JEFFERSON CITY • Guests with permission would be able to use deadly force if they feel threatened, under a bill approved by the Missouri House expanding the “castle doctrine.”
Property owners or renters are already allowed to use deadly force in a house or vehicle in self-defense under a 2007 Missouri law. The measure sponsored by Rep. Joe Don McGaugh, R-Carrollton, extends the legal defense to people who are on the property with permission from the owner.
“If I’m on private property that I don’t own or lease, you have to retreat first... that’s what I’m trying to change,” McGaugh said.
McGaugh compared it to allowing a father-in-law babysitting to use force to protect the family and property.
Rep. Stacey Newman, D-St. Louis, said the change would lead to more innocent deaths. She cited the case of Trayvon Martin, a 17-year-old who was shot in Florida. George Zimmerman, a neighborhood watch volunteer, was cleared of all charges in that case after citing self-defense.
“Does this legislation go even further to allow me to shoot to kill for absolutely no reason?” Newman asked. “Any of these situations could involve your own child, your own teenager walking across someone’s property... I want you to stop and think about the victims.”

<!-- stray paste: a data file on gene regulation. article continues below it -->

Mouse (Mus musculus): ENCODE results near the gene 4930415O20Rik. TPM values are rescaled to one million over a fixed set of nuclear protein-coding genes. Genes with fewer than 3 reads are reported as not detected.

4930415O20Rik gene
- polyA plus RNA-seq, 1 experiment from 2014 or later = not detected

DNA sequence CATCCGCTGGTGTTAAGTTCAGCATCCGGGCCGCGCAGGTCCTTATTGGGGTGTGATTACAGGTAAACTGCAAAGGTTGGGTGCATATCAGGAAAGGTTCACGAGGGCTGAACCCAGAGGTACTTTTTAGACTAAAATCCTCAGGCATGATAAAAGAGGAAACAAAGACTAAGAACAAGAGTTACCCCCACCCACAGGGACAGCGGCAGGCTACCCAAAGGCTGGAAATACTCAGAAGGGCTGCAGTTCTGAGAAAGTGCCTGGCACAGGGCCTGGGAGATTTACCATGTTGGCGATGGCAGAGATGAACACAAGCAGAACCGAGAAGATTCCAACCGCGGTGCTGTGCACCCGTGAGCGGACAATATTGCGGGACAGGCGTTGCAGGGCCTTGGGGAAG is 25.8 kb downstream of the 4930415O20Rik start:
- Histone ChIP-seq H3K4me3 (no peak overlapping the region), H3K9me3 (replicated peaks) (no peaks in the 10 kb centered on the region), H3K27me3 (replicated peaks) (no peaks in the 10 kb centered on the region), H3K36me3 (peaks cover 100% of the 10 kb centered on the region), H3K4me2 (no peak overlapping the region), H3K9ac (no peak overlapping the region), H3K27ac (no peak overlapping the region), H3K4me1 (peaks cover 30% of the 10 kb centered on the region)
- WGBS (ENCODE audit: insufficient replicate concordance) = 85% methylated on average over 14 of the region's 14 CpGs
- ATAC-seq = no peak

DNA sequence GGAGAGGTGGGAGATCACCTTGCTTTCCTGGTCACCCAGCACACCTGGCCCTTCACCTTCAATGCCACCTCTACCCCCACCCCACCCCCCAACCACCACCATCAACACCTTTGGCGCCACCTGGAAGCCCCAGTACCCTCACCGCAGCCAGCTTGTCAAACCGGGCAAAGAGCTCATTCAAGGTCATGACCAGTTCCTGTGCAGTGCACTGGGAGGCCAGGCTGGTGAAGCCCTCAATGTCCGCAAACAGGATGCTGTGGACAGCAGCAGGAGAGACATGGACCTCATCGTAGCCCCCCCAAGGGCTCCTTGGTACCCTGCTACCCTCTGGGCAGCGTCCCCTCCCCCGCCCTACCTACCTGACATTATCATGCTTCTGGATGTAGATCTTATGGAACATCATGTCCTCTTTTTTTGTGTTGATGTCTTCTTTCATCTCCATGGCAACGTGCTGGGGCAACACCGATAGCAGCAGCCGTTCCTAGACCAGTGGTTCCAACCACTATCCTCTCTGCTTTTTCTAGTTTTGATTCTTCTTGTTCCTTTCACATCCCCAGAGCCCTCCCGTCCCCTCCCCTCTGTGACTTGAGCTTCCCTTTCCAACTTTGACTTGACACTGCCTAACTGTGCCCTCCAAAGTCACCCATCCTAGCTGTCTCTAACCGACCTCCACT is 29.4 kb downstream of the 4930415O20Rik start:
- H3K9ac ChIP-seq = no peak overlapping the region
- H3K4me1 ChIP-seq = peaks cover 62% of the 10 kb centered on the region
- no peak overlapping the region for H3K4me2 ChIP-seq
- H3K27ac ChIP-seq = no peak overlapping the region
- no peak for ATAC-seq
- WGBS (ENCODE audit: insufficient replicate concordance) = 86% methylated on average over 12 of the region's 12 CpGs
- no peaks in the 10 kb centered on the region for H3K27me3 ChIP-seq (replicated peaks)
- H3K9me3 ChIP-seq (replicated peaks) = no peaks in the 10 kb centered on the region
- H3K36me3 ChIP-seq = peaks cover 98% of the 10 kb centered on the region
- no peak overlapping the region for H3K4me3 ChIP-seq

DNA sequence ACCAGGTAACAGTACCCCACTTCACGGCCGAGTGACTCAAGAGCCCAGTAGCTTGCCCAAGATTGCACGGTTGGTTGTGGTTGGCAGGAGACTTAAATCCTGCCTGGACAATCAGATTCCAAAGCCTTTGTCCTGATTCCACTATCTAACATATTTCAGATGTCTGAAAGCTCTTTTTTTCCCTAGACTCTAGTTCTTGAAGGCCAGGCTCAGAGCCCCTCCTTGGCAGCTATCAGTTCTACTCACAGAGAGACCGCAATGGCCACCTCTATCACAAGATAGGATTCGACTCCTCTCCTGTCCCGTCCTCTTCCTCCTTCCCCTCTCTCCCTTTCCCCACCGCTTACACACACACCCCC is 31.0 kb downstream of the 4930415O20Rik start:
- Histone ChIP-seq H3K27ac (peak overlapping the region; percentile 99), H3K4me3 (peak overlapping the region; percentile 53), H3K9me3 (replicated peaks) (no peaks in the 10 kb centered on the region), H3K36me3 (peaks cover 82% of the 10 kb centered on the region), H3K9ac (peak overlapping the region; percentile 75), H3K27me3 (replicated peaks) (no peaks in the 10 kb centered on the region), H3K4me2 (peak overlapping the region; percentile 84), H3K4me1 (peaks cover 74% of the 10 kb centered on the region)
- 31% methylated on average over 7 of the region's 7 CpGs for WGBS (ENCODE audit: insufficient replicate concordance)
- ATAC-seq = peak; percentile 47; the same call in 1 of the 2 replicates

Rep. Jeff Roorda, D-Barnhart, said he supported the bill but was concerned it might be broader than intended – potentially including someone in a stadium for a baseball game, for example. He said the expansion of the “stand your ground” law was reasonable and that the burden would still be on the person using deadly force to prove they believed they were in danger.
“The jury in Florida made a bad decision,” Roorda said. “The duty remains on the person using deadly force to demonstrate why they acted the way they did.”
The bill passed 122-30 and now moves to the Senate.
(The bill is HB 2126.)